The straight-edge subculture arose from the male-dominated punk scene in 1981. The rejection of mind-altering substances and promiscuous sex was an idea presented by Minor Threat lyricist Ian MacKaye in the song "Straight Edge." Though women adhered to the lifestyle in the 1980s, when Kelly Brother adopted the xsisterhoodx.com website in 1996, more women became interested. Among Brother's goals was to rid the scene of its sexist elements.
"A lot of hardcore guys act like they're 5-year-olds and constantly assert their manhood," says Sarah, 24. "I remember a friend of a former roommate saying, 'Women can't be straight edge! Do you think Ian MacKaye wanted stupid sluts in straight edge?' He would always make the most disgusting comments and gestures as well as slap my ass."
Jenn, 19, says, "No, I haven't experienced this at all. It depends on where you reside. I've observed a lot of boys and girls in groups come together, listening to the same music and moshing."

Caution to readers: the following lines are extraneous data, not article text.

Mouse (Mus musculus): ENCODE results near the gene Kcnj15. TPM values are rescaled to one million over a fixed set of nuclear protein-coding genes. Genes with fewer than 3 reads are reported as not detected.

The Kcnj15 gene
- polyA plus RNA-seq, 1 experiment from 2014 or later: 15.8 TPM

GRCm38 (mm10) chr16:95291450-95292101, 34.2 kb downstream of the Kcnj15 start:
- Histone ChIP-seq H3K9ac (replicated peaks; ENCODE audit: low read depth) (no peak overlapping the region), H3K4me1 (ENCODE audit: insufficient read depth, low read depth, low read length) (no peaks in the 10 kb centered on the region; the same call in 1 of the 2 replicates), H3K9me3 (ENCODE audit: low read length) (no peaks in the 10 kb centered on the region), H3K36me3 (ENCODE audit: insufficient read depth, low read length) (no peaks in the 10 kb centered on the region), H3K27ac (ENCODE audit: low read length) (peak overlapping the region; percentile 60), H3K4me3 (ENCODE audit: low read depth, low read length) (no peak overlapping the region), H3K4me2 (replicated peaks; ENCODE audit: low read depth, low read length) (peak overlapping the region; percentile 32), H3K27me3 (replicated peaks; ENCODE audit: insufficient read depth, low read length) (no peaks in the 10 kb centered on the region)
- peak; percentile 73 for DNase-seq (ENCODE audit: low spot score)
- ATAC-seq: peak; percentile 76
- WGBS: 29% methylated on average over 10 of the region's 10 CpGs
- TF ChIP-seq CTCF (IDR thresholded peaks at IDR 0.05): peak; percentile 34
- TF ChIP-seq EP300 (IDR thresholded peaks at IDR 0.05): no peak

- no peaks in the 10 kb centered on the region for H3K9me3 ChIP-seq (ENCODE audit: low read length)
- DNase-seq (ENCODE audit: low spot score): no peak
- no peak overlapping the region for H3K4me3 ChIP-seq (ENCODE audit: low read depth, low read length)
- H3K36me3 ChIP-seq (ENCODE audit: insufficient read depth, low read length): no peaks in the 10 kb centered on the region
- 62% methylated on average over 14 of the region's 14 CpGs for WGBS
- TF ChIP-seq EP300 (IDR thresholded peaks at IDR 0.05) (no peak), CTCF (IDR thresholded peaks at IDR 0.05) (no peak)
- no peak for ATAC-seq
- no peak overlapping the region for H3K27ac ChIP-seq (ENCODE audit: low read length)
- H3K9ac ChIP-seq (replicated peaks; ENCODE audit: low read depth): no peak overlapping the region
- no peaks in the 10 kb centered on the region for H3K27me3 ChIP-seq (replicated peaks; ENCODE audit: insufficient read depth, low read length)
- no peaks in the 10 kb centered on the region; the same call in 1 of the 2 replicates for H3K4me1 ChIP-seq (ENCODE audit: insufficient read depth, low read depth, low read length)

Sarah says, "Some guys think it's disgusting when girls mosh and release aggression in the apparently masculine fashion of hardcore dancing. As for me, I remember moshing at a show, and a lot of guys came up to me afterwards and said, 'Hell yeah -- that was hot!' Some girls even joined in once they realized that they have a right to be there as much as your penis-toting contemporaries."
Jenn says, "It can depend on the girl. I don't mosh...but I've been to shows and saw a lot of girls in the pit, moshing with the guys. I once saw a girl push and shove after the band stopped playing."